Two educators with extensive leadership experience in Boston Public Schools have been named finalists in the city's search for its next superintendent, the Boston School Committee announced Tuesday.

The finalists are Somerville Superintendent Mary Skipper and BPS Regional Superintendent Tommy Welch. Skipper and Welch will each participate in a day-long interview process — Skipper on Thursday and Welch on Friday — that the public can access remotely on Zoom. Each day will end with in-person interviews of the candidate by the School Committee at its Bolling Building headquarters in Roxbury. A full list of events and Zoom links are available on the city's website.

Two other candidates who were not identified recently withdrew, Mayor Michelle Wu said at a school groundbreaking event on Tuesday.

"The search committee went through an incredibly rigorous and robust process," Wu said. "I'm so grateful at all of the community input that guided our process from the very beginning multiple rounds of interviews over two dozen candidates who really were a very strong pool. And at each stage of the process, it's been an incredibly qualified, strong and diverse pool of candidates."

Wu had signalled early on that she favored hiring a new superintendent who had experience in the system. Superintendent Brenda Cassellius is resigning at the end of June after three years in the position. But some have called the search rushed.

Edith Bazile, an education activist and graduate of the system, called the seach a major decision at a challenging time when the system is under review by the state for receivership or a takeover for failing to meet educational goals and contract negotiations with the teachers' union. Neither candidate is Black or Latino, even though the majority of Boston Public School students are.

"I think there's a lot of conversations that need to take place. And the community has a lot of questions regarding this process, and how it has evolved, because it's evolved primarily in secrecy," Bazile said. "And so I think time will tell, I'm curious to find out more about the candidates. And look at the backgrounds the track record of success with students, their relationships with communities, with parents and families. But I think we're in a mode where there are a lot of questions, but very few answers."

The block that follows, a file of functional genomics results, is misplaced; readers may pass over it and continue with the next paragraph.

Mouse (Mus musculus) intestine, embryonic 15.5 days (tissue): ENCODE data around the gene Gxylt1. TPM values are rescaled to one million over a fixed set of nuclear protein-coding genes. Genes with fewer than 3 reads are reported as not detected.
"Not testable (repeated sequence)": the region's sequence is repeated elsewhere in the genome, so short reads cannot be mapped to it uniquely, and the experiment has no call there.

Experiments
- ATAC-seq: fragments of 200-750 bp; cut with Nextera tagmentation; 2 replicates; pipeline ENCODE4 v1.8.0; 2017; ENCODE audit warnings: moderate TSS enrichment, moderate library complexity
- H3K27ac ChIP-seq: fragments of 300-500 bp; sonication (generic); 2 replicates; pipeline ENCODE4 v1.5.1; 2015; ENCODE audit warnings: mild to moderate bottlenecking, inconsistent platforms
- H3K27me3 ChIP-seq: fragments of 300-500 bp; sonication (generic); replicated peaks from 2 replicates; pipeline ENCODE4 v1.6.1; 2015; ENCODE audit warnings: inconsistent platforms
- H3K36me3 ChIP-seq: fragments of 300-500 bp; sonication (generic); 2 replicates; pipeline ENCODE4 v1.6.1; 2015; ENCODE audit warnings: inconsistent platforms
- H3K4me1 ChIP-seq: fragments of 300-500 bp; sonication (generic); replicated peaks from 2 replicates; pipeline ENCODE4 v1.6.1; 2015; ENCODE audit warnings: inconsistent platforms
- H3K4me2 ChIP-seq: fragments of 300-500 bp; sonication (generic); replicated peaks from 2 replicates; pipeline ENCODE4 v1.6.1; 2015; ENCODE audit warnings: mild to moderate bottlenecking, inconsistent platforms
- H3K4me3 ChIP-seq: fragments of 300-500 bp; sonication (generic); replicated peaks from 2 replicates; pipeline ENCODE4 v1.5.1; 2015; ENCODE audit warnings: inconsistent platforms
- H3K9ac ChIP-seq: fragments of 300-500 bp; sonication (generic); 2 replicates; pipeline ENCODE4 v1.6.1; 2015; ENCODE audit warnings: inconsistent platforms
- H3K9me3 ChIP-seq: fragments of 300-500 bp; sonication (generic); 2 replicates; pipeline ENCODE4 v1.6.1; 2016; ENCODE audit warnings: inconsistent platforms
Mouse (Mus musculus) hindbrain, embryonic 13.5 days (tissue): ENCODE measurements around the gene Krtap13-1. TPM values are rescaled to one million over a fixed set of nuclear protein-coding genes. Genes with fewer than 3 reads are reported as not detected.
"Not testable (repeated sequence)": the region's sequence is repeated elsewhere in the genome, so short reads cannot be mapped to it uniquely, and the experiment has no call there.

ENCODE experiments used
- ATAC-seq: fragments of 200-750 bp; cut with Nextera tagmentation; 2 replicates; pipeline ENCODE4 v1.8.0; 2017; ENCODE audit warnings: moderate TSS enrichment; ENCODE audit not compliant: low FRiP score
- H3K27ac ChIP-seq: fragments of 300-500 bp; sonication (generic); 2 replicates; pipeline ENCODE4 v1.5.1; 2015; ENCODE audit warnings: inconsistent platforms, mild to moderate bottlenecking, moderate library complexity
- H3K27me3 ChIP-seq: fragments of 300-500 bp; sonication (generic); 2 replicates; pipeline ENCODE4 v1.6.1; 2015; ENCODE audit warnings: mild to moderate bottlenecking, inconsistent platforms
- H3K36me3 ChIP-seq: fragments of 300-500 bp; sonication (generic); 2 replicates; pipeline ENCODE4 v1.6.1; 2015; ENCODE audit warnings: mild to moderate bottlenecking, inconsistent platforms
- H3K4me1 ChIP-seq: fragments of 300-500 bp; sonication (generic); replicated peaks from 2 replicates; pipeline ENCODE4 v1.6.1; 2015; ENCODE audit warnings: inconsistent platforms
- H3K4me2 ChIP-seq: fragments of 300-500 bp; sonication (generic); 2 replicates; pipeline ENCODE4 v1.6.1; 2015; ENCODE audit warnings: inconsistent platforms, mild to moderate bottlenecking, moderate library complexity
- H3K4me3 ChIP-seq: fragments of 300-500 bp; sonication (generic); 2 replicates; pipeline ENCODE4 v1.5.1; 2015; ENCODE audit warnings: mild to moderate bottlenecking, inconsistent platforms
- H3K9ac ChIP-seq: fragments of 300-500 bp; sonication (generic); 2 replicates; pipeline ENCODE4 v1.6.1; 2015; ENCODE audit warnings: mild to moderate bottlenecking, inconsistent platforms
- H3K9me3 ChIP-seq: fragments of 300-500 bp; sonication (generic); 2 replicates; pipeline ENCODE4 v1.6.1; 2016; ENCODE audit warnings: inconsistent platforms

Skipper is in her seventh year as Somerville's superintendent. Prior to that, she was network superintendent of high schools for BPS, where she oversaw 34 high schools serving approximately 19,500 students. During her tenure in that role, Boston high schools saw their lowest drop-out and the highest graduation rates in the district's history, a spokesperson said.

Skipper, who lives in Dorchester and has three children, holds a bacherlor's degree from Tufts University. She earned a masters in education policy from Harvard and another master's in education leadership from Columbia Teachers College.

As a Region 1 superintendent in BPS, Welch works with 15 schools across Charlestown, East Boston and the North End. He came to the district seven years ago, but has worked in urban schools for more two decades. He was the founding principal of a middle school and later a high school in the South Central neighborhood of Los Angeles. His classroom teaching experience focused on English learners and special education inclusion in the lower elementary grades, as well as English at the high school level.

Welch is a graduate of Occidental College and the University of California, Los Angeles. In 2020, he earned his doctorate in educational leadership at Boston College. He lives in East Boston with his wife and is a parent of two BPS students.

Travis Marshall, a member of the grassroots parents’ group Quality Education for Every Student, said the leadership changes in the district over the last decade have made it difficult to plan around which schools need to be renovated or closed.

He said he hopes the next superintendent will pick up where Cassellius has left off, instead of beginning planning all over again, because parents have already seen too many proposals and studies come and go.

“We've had kids in the system for almost eight years now,” Marshall said. “Whenever these new buildings come online, it's going to be after my kids are even long gone and have graduated from BPS. I just don't I don't have a lot of faith that there's urgency to, to really give students the facilities that they deserve across the city.

The School Committee will vote on the next person to be the city's superintendent at its meeting Wednesday, June 29.